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Trojans Winning Ways Present Ingrained Edge Over WSU

The Trojans have not lost against Washington State since 2002, and this current group of players hold some key advantages in the Pac-12 home opener that they can utilize towards success on Saturday.


The Washington State Cougars (0-1) come to the Coliseum looking for their first victory against the No. 25 USC Trojans since 2002. Head coach Mike Leach is molding the WSU program to resemble glory days in Cougar history, now in the midst of his second season, when the teams were lead by quarterback Jason Gesser and coach Mike Price.

While they have certainly made strides in terms of talent development, WSU looks overmatched on paper as they try to replicate its 30-27 OT home victory. The Trojans possess an athletic advantage at almost every position, yet there are specifically three areas in which USC can thoroughly dominate the Cougars.

Both through their aerial attack as well as the ground and pound game, the Trojans will be able to exploit multiple matchup disadvantages to ensure plenty of points on the board. On the defensive end of the field, the newly installed "52" scheme should disrupt a Cougars offense predicated on timing and precision in the passing game.

The Trojans disparity between wide receivers and opposing secondary play is even more pronounced against an already thin and inexperienced Cougars unit to begin with. They will now have to deal with the loss of their leader in the secondary in senior Nolan Washington, who suffered an injury last week in a 7-point road loss to Auburn.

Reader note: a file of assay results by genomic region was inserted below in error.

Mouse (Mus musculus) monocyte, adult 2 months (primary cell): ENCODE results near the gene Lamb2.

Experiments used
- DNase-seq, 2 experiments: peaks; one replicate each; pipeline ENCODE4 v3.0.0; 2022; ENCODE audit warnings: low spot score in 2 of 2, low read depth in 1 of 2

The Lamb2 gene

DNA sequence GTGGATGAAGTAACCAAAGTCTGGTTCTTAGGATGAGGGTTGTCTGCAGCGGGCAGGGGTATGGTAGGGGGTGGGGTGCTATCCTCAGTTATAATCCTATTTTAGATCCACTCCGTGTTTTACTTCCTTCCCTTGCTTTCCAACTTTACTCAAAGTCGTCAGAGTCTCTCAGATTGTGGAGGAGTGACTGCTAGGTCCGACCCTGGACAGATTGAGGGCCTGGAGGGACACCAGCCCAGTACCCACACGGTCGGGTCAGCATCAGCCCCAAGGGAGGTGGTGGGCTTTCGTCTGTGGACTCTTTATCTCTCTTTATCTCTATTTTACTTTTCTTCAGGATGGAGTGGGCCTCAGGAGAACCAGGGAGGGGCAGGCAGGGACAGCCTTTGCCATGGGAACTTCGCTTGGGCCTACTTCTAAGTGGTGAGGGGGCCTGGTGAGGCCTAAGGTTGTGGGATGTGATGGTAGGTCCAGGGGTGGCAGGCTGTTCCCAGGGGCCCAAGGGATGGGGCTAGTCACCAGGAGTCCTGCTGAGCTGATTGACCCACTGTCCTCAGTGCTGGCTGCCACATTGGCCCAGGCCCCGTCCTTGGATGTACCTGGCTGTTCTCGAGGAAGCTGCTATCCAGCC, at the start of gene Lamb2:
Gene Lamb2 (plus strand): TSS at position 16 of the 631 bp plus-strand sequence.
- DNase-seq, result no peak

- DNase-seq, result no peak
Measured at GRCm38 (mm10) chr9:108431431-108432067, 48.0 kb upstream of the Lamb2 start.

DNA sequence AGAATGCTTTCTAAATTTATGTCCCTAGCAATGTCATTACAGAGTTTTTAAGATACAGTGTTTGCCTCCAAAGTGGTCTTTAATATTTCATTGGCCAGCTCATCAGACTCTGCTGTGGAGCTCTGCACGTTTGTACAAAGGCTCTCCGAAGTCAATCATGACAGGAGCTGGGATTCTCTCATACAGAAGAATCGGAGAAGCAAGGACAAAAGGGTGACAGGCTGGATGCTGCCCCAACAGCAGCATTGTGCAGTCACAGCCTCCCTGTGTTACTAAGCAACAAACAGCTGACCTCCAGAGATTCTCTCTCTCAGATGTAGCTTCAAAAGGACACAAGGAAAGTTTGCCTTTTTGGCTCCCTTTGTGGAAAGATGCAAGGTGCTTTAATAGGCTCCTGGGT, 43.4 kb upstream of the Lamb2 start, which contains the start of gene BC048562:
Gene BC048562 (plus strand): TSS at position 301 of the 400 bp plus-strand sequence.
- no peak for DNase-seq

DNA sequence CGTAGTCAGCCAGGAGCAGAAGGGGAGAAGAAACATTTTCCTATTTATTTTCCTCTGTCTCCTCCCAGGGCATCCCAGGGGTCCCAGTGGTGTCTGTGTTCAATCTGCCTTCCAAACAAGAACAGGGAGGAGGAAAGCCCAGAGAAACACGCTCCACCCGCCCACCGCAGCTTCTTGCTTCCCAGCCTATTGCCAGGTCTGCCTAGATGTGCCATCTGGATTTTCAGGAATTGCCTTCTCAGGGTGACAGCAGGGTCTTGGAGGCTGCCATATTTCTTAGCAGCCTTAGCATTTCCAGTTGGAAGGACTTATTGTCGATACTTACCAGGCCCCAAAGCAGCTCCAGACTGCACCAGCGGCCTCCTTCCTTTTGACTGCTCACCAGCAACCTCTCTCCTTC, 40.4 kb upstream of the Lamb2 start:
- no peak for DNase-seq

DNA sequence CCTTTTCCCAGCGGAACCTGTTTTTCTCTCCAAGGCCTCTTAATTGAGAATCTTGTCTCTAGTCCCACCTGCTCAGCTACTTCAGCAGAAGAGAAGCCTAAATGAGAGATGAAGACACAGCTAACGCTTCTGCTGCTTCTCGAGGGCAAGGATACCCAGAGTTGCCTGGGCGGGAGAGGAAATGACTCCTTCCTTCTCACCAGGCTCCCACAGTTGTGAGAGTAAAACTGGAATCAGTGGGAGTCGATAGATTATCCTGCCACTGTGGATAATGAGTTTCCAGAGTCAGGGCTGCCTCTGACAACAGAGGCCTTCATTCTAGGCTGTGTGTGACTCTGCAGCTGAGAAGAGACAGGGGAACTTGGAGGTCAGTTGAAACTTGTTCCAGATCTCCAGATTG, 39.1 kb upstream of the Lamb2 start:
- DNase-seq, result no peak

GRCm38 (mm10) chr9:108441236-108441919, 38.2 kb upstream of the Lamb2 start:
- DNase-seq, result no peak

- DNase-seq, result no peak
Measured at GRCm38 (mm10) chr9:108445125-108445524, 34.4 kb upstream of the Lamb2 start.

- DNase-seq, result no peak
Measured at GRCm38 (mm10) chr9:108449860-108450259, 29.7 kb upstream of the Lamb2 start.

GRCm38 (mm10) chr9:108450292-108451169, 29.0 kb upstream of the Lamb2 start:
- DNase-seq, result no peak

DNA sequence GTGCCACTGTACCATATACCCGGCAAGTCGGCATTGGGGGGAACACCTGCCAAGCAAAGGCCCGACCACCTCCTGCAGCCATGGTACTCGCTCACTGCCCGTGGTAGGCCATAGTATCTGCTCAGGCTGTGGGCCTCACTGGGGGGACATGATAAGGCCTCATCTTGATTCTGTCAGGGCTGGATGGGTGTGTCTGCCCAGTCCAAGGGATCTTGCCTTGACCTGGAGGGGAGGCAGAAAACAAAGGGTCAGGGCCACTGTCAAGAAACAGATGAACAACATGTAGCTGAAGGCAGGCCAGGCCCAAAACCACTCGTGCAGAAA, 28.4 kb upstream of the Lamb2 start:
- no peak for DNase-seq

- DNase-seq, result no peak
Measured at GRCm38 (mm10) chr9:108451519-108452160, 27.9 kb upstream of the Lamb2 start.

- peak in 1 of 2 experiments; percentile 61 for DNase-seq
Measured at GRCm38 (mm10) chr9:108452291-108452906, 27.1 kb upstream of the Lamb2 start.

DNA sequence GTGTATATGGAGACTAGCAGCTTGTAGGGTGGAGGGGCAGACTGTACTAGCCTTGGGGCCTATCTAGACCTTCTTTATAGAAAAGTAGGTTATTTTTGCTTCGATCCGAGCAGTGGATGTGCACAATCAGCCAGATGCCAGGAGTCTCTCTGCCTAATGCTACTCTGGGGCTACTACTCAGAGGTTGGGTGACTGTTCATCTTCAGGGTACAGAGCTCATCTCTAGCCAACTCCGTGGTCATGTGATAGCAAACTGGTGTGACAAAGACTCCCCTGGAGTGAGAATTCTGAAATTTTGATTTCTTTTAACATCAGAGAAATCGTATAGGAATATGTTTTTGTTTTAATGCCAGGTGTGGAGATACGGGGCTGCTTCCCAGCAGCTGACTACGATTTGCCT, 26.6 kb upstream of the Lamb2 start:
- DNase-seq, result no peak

This leaves raw freshman Daquawn Brown to match up against Marqise Lee on the outside. While Lee looked rusty last week against Hawaii, he found his groove in the second half truly beginning to resemble the Biletnikoff award winner from last year. Brown's first start should be a long one with the Trojan crowd ready waking every moment for possible deep-play threats with Lee and Nelson Agholor.

The advantage the Trojans hold is resting on the assumption that either Cody Kessler or Max Wittek turn in a satisfactory performances. If Kessler gets the nod, he can build on momentum from his last drive before halftime when it appeared Kiffin loosened the reins, allowing him to acquire comfort with the offense.

If Wittek gets the starting nod meanwhile, his powerful arm can lead a potent vertical attack. Either way, Agholor and the tight end tandem of Randall Telfer and Xavier Grimble should overmatch the Cougars banged up secondary.

In addition to a suspect secondary, the Cougars also give up size in their front seven which bodes well for a surprisingly spry Trojan rushing attack. After allowing 297 yards to Auburn last week, the Cougars will now have to deal with the combination of Tre Madden and Justin Davis in the backfield. Madden, now fully recovered from his ACL tear, followed up flashes of immense potential he has shown in practice and scrimmages with a 100-plus yard debut performance.

Davis, the true freshman back, looks to feast on the Cougars and build on a phenomenal freshman introduction against the Warriors last Thursday. The two backs will run behind a mammoth offensive line (which returns four starters from last season) that started to gain cohesiveness as powerful run blockers in the second half of last week's season opener.

On the defensive side of the ball, the fast and rangy front seven will use their aggressive new philosophy to counteract a quick hitting primarily passing focused Washington State offense. After living in the Warrior's backfield last week, Devon Kennard and the rest of the Trojans will look to make redshirt junior Connor Halliday's Pac-12 opener a day to forget.

The Trojans may be thin in the secondary, even susceptible to a few home run plays, but the talent gap over WSU should be enough to thwart any possible upset from Mike Leach and his improving squad come game day.